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NFL Vs. American Needle Lawsuit Could Impact Labor Relations
Published January 11, 2010
TAKING A STAND: Saints QB and NFLPA Exec Committee member Drew Brees in a special to the WASHINGTON POST wrote the American Needle case "could have a profound impact not only on my sport but on all of American professional athletics." The NFL after winning its original case with the apparel company "asked the Supreme Court to dramatically expand the ruling and determine that teams act as a single entity." Brees: "It was an odd request -- as if I asked an official to review an 80-yard pass of mine that had already been ruled a touchdown. The notion that the teams function as a single entity is absurd; the 32 organizations composing the NFL and the business people who run them compete with unrelenting intensity for players, coaches and, most of all, the loyalty of fans." If the Supreme Court again sides with the NFL, the "absence of antitrust scrutiny would enable the owners to exert total control over this multibillion-dollar business." Brees noted the owners then could "agree to end or severely restrict free agency, continue to enter into exclusive agreements that will further raise prices on merchandise, lock coaches into salary scales that don't reward them when they're promoted and set higher ticket prices." Brees added, "Historically, players have made significant gains, such as free agency, by challenging the NFL on antitrust grounds. If the Supreme Court rules that the league's 32 organizations constitute a single entity that is exempt from antitrust laws, players will lose this important leverage" (WASHINGTON POST, 1/10). In S.F., Gwen Knapp wrote fans "should applaud" Brees for the article. He had "nothing to gain personally from standing up to the league, and a lot of grief looming if the Saints miss the Super Bowl after he committed one of the great taboos in sports, making a political statement" (S.F. CHRONICLE, 1/10).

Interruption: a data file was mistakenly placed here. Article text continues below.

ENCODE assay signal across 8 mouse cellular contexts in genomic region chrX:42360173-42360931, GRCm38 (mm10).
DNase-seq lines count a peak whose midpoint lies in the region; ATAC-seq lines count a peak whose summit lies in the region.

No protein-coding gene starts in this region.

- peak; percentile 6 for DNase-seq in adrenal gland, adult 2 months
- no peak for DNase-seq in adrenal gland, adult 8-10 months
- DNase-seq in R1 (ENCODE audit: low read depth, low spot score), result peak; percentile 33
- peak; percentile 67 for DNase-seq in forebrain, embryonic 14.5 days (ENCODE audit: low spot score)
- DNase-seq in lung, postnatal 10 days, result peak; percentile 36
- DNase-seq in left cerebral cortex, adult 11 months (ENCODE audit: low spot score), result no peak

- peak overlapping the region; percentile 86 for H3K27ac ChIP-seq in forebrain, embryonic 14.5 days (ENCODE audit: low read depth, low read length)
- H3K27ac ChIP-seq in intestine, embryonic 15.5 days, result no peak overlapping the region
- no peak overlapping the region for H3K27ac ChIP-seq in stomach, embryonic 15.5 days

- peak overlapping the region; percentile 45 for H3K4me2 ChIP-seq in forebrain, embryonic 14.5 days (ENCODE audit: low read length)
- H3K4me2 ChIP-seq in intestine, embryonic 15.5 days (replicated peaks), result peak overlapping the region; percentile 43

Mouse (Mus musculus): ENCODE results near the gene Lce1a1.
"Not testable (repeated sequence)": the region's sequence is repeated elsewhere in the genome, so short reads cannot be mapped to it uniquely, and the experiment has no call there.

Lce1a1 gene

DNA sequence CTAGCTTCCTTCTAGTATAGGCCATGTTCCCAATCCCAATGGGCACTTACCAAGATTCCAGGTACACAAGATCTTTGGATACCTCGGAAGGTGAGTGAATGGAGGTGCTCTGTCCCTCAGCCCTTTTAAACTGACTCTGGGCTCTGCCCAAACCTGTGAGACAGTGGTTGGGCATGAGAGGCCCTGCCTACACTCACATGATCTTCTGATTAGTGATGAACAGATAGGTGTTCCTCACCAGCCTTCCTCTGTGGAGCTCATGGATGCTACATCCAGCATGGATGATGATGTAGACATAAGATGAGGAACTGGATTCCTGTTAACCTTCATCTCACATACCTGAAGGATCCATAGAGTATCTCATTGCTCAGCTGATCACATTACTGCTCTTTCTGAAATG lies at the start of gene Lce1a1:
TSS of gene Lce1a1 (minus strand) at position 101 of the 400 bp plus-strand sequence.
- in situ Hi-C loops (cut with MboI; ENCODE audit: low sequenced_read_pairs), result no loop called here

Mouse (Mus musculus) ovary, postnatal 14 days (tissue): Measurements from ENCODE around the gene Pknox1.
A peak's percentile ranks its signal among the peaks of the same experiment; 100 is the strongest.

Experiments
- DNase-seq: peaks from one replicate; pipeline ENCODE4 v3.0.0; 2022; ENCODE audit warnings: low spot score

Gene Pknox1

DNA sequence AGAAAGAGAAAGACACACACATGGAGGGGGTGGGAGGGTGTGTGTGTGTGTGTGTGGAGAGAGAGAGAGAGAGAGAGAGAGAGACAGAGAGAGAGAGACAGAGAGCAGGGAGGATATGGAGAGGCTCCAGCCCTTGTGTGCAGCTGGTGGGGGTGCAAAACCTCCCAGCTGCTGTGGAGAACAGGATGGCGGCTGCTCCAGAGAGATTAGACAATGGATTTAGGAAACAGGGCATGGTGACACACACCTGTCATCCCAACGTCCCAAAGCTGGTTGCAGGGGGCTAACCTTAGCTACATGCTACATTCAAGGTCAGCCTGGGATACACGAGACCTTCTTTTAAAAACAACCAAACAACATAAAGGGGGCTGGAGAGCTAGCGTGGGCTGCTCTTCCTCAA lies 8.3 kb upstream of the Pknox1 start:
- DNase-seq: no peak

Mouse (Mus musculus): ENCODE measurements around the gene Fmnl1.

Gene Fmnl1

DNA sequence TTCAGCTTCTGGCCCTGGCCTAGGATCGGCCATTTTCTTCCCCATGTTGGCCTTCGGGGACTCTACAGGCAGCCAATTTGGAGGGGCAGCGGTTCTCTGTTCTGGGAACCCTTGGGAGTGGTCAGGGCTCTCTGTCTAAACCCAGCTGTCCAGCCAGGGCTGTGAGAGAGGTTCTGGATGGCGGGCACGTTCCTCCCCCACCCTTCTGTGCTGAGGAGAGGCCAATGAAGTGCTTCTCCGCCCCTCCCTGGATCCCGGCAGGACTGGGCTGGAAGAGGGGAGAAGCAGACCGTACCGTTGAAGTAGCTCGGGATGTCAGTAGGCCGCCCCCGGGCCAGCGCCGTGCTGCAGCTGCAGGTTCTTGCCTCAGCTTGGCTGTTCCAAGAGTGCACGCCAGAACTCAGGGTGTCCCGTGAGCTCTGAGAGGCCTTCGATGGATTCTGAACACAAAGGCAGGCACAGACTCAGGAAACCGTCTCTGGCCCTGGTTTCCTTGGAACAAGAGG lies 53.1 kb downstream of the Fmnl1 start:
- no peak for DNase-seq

Brees' Op-Ed In The Washington Post Sparks
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